Whether you are 17, 49 or anywhere in between – earning a high school diploma is worthy of celebration.
In addition to the 427 Springfield City School District
students who walked across the stage this spring, the Class of 2022 also boasts a dozen graduates from the school district’s GED and Adult Diploma programs. For some, it had been years since they had last been in a classroom.
Samantha Massie, now 30, says her confidence was historically low going through school. She couldn’t stay focused or ask the right questions. As a result, she couldn’t pass exams like the Ohio Graduation Test and ended up dropping out.
It wasn’t until she became a mom that she decided to put her education first.
“I just wanted to better my life for me and my daughter,” Massie says. “I want her to go farther (than me) and know that I did it.”
She began the GED Program through the school district’s Adult Education Department, working through the pandemic, both at home and in classes taught by three SCSD instructors, who she credits with helping her to build self-esteem and stay motivated.
“I always tell them, ‘The big thing is consistency,’” says SCSD Adult Education and GED Coordinator, Kelly Wiggins.
Wiggins says she’s noted a lack of confidence is one of the biggest hurdles that her students face, in addition to external factors like transportation, child care or work schedules.
“A big part of what we do is cheerleading: ‘You can do this!,’” she says.
The popularity of the GED test is rising in Ohio, according to research conducted for Gedeno.com, which ranks the state in the top three for Google searches related to the program.
Similar statistics from Gedeno.com cite 11 percent of the United States working age population does not have a high school credential, which equates to a loss of $10,000 in additional income, according to the U.S. Bureau of Labor Statistics.
The SCSD begins the GED process by accessing students’ basic skills. From there, the district’s Adult Education Department creates and tailors a program that will be the most successful for each student.
The SCSD offers an open community classroom site at the School of Innovation with daytime and evening hours to help GED students complete their coursework – sometimes students will come in up to four times a week. The GED Program also offers a distance learning component and an option for students to enroll their children in a family literacy program at no cost.
While the readjustment to classroom learning was difficult at times, Massie says it was well worth it. She completed her GED this spring and is looking forward to obtaining a job that will provide her and her daughter with financial stability.
While the GED is geared toward those who need to recover significant credits, the Adult Diploma Program, offered through the Ohio Department of Education, is an option for those who may only need a few credits to achieve a high school equivalency.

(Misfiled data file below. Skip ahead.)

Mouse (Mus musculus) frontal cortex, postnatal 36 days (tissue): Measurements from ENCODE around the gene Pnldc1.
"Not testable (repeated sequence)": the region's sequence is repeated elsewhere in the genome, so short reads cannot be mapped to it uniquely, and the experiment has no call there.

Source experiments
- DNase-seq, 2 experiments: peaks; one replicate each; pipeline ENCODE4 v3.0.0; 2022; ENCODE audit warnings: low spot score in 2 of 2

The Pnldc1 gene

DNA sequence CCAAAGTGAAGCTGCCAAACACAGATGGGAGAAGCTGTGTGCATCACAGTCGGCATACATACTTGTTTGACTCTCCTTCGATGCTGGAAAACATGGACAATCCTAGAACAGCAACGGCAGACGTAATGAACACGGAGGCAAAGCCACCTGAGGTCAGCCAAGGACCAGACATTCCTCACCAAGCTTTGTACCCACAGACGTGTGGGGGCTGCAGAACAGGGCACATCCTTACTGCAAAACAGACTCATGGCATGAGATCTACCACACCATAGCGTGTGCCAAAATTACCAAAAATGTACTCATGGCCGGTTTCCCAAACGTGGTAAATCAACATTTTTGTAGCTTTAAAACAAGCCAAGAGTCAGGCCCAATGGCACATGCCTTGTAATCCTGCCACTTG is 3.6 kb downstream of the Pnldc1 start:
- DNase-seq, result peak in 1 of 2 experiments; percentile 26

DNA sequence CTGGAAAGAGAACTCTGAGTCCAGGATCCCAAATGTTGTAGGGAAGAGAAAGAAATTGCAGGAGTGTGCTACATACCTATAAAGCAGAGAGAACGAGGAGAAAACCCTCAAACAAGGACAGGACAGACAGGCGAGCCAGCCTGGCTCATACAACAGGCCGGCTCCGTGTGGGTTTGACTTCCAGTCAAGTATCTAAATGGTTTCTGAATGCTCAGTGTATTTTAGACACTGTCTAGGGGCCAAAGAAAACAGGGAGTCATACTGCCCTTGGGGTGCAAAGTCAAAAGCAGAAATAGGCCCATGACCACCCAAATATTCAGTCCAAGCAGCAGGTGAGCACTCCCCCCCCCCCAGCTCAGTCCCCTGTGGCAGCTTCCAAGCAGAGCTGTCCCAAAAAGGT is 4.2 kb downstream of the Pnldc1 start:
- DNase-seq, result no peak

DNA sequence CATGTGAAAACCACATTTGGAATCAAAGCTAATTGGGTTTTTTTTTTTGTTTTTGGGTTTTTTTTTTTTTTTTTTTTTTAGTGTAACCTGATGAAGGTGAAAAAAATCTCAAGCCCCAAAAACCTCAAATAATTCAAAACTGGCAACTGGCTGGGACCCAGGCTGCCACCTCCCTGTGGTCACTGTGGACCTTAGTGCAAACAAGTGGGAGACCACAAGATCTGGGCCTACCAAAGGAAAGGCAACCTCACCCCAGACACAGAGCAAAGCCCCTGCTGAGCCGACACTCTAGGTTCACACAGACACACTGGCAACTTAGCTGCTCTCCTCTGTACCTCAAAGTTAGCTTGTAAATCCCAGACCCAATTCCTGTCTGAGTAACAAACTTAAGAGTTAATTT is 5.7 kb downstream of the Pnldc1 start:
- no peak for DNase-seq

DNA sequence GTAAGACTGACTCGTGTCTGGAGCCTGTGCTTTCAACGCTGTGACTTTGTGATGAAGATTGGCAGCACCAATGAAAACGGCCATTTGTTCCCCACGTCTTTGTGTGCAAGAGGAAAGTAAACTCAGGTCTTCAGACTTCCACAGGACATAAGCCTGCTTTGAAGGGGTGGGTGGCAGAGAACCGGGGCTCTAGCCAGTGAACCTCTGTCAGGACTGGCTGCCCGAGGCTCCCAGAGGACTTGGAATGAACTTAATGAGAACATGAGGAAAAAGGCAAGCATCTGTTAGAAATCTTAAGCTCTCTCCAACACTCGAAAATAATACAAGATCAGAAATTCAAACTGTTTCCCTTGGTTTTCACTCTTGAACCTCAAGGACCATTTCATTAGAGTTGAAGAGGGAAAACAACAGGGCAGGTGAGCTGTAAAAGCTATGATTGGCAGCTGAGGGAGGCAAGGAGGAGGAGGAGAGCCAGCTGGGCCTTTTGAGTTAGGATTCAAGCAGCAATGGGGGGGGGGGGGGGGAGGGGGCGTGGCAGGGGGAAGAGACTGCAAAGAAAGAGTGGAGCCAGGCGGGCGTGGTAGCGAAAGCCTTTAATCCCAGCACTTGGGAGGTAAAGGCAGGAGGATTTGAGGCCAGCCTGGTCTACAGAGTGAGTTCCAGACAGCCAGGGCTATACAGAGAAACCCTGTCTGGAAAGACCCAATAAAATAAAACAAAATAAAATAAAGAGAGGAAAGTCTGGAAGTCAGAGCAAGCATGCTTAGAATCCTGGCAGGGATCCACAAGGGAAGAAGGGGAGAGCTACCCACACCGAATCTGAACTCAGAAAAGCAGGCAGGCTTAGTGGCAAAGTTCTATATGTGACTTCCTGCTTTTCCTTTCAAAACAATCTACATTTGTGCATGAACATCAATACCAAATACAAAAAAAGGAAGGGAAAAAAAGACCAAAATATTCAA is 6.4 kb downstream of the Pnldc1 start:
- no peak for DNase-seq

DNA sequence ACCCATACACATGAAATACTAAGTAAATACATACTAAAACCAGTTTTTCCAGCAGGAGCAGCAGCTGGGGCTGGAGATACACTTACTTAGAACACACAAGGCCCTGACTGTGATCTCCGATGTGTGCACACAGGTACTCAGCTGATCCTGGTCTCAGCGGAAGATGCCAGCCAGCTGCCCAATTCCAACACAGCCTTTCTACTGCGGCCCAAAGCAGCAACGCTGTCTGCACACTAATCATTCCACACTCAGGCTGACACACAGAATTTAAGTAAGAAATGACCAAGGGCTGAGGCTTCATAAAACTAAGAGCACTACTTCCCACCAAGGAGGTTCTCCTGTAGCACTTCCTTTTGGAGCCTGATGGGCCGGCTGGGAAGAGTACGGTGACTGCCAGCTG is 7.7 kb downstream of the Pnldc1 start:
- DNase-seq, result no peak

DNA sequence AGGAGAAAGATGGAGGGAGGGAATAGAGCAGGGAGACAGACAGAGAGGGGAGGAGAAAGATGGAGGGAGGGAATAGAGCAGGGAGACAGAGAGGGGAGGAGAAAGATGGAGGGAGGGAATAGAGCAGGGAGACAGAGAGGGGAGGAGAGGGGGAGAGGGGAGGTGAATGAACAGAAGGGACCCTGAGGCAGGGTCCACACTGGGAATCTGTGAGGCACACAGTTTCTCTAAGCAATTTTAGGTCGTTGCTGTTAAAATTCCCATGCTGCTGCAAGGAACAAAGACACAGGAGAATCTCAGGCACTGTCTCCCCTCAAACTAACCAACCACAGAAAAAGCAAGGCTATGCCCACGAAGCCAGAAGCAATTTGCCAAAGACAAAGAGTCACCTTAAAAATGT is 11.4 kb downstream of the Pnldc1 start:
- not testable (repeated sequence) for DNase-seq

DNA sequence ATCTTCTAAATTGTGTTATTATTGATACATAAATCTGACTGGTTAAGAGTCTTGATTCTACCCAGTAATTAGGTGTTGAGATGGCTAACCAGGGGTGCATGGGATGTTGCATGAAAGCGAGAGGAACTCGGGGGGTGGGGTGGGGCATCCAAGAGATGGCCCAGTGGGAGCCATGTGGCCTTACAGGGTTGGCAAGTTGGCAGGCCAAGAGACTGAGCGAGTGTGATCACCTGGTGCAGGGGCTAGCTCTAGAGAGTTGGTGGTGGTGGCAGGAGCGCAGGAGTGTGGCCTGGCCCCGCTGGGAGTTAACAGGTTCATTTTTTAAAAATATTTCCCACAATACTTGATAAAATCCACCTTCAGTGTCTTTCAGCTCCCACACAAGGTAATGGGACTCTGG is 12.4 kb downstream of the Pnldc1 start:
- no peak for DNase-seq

Anna Owens, now age 24, dropped out of school at age 15. She tried to go back to school in the years that followed but wasn’t successful until she found the Adult Diploma Program.
In just a few short months, Owens completed her credit requirements.
Coming full circle from nearly 10 years ago, Owens received a Springfield High School diploma upon completion of the program. She now plans to continue on to attend Clark State College
to attain her real estate license.
“If I would’ve never found this program, I probably wouldn’t have finished,” she says. “I’m so proud of my diploma. I mention it every time I can.”
The Adult Diploma Program is offered from various providers around the state. When students complete the program, they can receive a diploma and in some cases, an industry credential, too, from their high school of residency.
A fellow Adult Diploma graduate, Mae Battson, age 49, actually found herself enjoying her classwork despite 30 years passing from the last time she was in school.
“Math is my kryptonite. I was really kind of panicking about that. I didn’t have much confidence. That kind of gets taken away (when you drop out) – but it turns out that I actually aced the math,” she says. “I just want everybody to be able to have that hope that they can do it. They just have to be willing to put in the work and want it badly enough.”
All GED and Adult Diploma graduates were honored in a special ceremony held by the SCSD in May to mark their accomplishments. It was the first type of celebration in recent history to honor these students, but organizers are already planning to make it a yearly tradition in order to commemorate all types of graduates.
“It doesn’t matter how long someone has been out of a classroom – anyone can and should pursue these opportunities. The options are here, the resources are here, and our staff is here to guide students in the right direction,” says SCSD Coordinator of Assessment, Accountability & Research Crystal Aker. “For every one of these diplomas, that’s another Springfield community member that we are empowering to take control of their future and become successful. We congratulate all of them for putting in the work to achieve this goal.”
Anyone interested in pursuing the GED or Adult Diploma Programs should contact the SCSD Adult Education Office at 937-505-4354.